Case study - High performing teams

Food manufacturer and distributor

What they said

We’re an inexperienced board and we need to get up to speed in a hurry. We’re all very good in our own functional roles but we don’t know (or trust) each other very well.   The challenges facing our business and the demands of our shareholders mean we’re going to have to become excellent at working together. We need to become a genuine high performing team.

Our client is the UK and Ireland subsidiary of a global food producer and distributor, with household name brands in a number of categories. It has had a troubled relationship with global headquarters and has experienced a high degree of staff turnover at every level up to - and including - board level. Politics and territorialism were undermining productivity across the company.

A new CEO, arriving from McKinsey, recognised the need to accelerate the development of team behaviours in the boardroom, as part of his strategy to stabilise the business and return it to profitable growth. He set out to encourage this small group of functional experts to become leaders, to work together, support each other, and develop a common strategy to bring the organisation out of a challenging trading period.

What we did

High performance teamwork does not happen by chance but through a well organised and structured approach.

Over a period of three months we conducted 12 sessions with board members together and a further three sessions with each of them alone; this required a level of commitment which was an interesting lesson in itself: teamwork requires effort and practice, just like any other skill.

The first item on our agenda was to help board members craft their own Strategic Narrative - the journey on which they were leading their business, written as a story. The team adopted this as their working model for leadership.

Then we helped them reveal to themselves and to each other their default behavioural preferences - the natural, embedded reactions that enhance or inhibit true performance. We used the excellent Tetramap™ tool for this (we are certified Master TetraMap Facilitators) which helps leaders flex their styles in order to get the best from each other.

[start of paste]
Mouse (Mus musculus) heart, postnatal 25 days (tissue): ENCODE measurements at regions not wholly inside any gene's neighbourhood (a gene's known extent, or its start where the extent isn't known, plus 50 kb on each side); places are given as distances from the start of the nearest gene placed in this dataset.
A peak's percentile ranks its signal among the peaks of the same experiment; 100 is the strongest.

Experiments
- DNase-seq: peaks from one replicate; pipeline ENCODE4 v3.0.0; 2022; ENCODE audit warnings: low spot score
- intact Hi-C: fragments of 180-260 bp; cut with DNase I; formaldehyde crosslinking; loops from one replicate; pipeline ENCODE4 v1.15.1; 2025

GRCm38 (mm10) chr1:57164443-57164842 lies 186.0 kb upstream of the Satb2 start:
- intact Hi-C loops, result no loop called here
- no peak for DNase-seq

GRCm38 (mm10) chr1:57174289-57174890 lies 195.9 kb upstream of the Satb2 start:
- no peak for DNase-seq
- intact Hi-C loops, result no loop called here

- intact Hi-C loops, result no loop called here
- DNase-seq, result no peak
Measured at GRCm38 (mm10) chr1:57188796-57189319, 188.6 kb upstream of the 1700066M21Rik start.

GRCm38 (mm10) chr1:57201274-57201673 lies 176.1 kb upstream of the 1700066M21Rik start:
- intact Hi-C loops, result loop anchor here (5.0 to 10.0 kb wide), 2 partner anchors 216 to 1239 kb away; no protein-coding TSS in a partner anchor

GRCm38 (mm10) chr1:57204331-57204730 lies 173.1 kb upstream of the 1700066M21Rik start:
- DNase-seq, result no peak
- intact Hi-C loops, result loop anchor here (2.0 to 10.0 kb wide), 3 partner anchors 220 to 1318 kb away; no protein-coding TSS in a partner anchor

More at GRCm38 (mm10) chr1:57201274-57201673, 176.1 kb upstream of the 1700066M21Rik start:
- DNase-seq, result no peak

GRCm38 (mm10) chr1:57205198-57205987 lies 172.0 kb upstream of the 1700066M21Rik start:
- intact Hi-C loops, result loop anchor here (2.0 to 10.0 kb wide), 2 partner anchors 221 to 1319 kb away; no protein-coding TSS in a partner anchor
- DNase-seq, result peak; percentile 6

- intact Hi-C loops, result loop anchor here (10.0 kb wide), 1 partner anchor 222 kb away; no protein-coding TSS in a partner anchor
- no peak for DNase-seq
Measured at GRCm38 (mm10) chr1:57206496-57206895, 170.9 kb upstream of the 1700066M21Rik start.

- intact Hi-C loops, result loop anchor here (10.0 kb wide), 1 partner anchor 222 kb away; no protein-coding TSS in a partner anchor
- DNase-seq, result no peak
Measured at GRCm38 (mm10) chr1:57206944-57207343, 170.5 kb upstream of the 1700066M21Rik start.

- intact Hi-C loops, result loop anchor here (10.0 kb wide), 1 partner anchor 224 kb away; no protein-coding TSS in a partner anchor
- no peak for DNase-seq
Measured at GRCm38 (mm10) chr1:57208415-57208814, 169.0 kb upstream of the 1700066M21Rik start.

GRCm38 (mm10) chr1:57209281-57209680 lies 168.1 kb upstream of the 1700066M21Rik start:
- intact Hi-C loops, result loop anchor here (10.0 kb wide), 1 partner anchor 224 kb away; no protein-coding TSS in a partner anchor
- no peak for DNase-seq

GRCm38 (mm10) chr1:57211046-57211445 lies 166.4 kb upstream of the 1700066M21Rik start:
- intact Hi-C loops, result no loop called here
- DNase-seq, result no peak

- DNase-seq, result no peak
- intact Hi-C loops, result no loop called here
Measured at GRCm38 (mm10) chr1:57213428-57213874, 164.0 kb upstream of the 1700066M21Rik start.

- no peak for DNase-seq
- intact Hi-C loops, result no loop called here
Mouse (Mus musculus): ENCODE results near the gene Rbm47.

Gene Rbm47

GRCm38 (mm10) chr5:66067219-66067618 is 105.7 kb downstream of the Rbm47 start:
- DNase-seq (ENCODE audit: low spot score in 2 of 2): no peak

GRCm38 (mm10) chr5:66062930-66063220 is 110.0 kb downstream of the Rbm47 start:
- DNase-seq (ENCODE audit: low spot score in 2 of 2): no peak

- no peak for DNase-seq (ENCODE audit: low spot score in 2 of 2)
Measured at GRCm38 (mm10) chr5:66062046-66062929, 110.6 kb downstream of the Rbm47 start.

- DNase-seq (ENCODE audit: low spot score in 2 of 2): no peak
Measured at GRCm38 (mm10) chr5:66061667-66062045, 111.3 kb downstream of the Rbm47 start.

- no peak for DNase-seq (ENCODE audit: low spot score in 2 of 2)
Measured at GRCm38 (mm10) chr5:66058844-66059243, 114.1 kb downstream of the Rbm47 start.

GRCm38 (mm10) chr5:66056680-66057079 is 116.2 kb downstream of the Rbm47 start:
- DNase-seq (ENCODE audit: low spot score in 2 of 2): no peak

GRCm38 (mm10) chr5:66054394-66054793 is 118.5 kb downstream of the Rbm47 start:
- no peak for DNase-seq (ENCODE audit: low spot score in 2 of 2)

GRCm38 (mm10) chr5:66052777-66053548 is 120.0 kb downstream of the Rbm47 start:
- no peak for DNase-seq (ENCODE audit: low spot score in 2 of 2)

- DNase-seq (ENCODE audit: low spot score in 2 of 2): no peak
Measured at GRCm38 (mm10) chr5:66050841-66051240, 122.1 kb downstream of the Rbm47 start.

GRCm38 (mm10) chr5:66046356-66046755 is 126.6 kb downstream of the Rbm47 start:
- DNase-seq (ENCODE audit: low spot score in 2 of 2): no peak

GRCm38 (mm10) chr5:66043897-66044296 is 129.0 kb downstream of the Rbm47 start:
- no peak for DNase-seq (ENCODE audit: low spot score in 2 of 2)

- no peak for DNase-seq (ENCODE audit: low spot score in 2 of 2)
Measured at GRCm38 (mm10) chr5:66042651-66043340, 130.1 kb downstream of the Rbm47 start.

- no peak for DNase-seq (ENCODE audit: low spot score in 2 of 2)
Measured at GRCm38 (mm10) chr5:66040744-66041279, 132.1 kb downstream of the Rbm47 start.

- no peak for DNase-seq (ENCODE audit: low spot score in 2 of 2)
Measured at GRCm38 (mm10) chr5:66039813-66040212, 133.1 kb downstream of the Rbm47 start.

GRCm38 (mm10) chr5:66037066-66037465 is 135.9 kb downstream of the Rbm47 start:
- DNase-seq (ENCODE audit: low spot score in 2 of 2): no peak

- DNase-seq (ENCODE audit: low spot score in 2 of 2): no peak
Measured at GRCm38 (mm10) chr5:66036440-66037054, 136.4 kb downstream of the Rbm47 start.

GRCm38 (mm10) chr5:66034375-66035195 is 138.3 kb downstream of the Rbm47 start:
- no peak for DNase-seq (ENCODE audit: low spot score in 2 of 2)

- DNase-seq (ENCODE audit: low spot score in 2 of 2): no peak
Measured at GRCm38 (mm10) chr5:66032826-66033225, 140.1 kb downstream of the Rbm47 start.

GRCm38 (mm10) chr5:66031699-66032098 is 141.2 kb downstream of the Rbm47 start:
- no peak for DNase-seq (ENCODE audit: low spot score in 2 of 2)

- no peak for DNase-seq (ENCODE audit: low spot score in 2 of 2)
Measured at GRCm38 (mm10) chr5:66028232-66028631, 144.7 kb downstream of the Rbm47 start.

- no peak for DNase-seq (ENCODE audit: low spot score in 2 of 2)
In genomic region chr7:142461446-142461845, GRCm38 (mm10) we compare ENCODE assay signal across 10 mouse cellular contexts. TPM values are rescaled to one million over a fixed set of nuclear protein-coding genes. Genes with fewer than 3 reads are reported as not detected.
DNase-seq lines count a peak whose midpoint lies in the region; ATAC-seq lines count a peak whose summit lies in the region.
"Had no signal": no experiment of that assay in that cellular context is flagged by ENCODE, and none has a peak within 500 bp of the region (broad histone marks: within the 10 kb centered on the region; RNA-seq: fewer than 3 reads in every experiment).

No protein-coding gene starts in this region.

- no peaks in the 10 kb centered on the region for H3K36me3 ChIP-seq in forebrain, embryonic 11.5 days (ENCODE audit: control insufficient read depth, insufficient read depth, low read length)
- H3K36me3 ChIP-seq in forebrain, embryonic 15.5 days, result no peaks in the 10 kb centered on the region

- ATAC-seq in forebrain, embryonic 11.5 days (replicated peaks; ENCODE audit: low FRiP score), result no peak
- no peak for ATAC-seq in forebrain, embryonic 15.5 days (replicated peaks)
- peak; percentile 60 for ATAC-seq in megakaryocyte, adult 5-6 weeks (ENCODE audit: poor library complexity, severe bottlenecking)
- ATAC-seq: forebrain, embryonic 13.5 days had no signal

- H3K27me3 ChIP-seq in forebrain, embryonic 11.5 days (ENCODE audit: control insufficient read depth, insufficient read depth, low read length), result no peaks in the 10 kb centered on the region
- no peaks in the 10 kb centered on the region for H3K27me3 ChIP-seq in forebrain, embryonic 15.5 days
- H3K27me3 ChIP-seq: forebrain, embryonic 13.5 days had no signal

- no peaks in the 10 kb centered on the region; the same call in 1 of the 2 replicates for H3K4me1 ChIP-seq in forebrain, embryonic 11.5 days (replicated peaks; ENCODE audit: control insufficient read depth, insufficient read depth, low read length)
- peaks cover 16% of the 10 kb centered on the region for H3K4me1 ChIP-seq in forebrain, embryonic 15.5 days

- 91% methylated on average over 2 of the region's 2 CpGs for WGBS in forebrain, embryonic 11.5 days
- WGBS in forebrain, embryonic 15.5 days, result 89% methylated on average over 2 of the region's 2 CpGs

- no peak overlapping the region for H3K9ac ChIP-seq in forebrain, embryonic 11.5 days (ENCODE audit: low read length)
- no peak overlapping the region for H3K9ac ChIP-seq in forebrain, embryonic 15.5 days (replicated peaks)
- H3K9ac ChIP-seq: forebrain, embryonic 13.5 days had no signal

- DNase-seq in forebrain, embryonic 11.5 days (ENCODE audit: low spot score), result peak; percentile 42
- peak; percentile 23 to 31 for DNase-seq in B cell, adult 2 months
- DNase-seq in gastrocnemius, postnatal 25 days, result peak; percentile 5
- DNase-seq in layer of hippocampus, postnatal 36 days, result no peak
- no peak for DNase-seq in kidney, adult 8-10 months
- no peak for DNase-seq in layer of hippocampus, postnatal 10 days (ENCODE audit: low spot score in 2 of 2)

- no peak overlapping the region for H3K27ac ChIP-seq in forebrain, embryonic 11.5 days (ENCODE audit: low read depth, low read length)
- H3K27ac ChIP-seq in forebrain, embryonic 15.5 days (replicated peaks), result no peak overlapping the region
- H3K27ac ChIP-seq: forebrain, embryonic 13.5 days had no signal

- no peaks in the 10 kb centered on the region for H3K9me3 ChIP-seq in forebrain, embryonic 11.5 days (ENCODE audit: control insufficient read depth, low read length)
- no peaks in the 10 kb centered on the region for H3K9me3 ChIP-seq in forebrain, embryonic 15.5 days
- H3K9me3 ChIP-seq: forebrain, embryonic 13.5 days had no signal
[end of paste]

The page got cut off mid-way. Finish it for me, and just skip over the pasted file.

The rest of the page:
This helped us generate a climate of collaboration and cohesiveness, and we began to see the trusting interpersonal relationships necessary for true high performing teamwork. 

From here we helped them refine their own individual and collective strategies and in doing so we witnessed the transformation that comes from honest co-creation. They began to self-facilitate, which is the sign we had been looking for. They began to develop their own solutions to their own and each others’ challenges. The team kissed the badge and became one.

What happened next

We did not abandon them. We took one hour at each monthly board meeting for the following 12 months to review their teamwork practices, initially offering remedial advice, subsequently encouraging them to set their sight higher and achieve more.

During this period we saw improvements in hard, medium and soft measures.

An overall sales decline was reversed to 2.2% CAGR supported by record shares in key markets; EBIT decline was reversed to 9.3% CAGR. This is a fine performance in a mature market like food distribution.

Employee turnover declined to less than 5% and employee surveys showed greatly improved levels of employee engagement which traced directly to the improved confidence and team behaviours of the business leaders. 

And the company just felt like a more exciting place to work. Innovation initiatives were followed through. Bonuses were paid, promotions earned. The culture evolved relatively quickly to become positive, supportive and rewarding. 

What we learned

We set out to transform a group of sparring individuals into a high performing team, which we achieved by trusting our process. This did not surprise us. However we were not prepared for the extent to which the behaviour of the leaders transformed the organisation as a whole.

We also learned the value of taking time to focus on ways of working as a team; examining the communications and working practices and questioning everything: what can we do better? Let’s try it! Teamwork takes experimentation and practice.

We helped this happen by driving down into individual motivations so that every team member knew why every other team member was there, what he/she wanted from their role, and what it would take to help them achieve it. This process was painful for some, but worth it, which is why it now forms part of every high performance programme we deliver.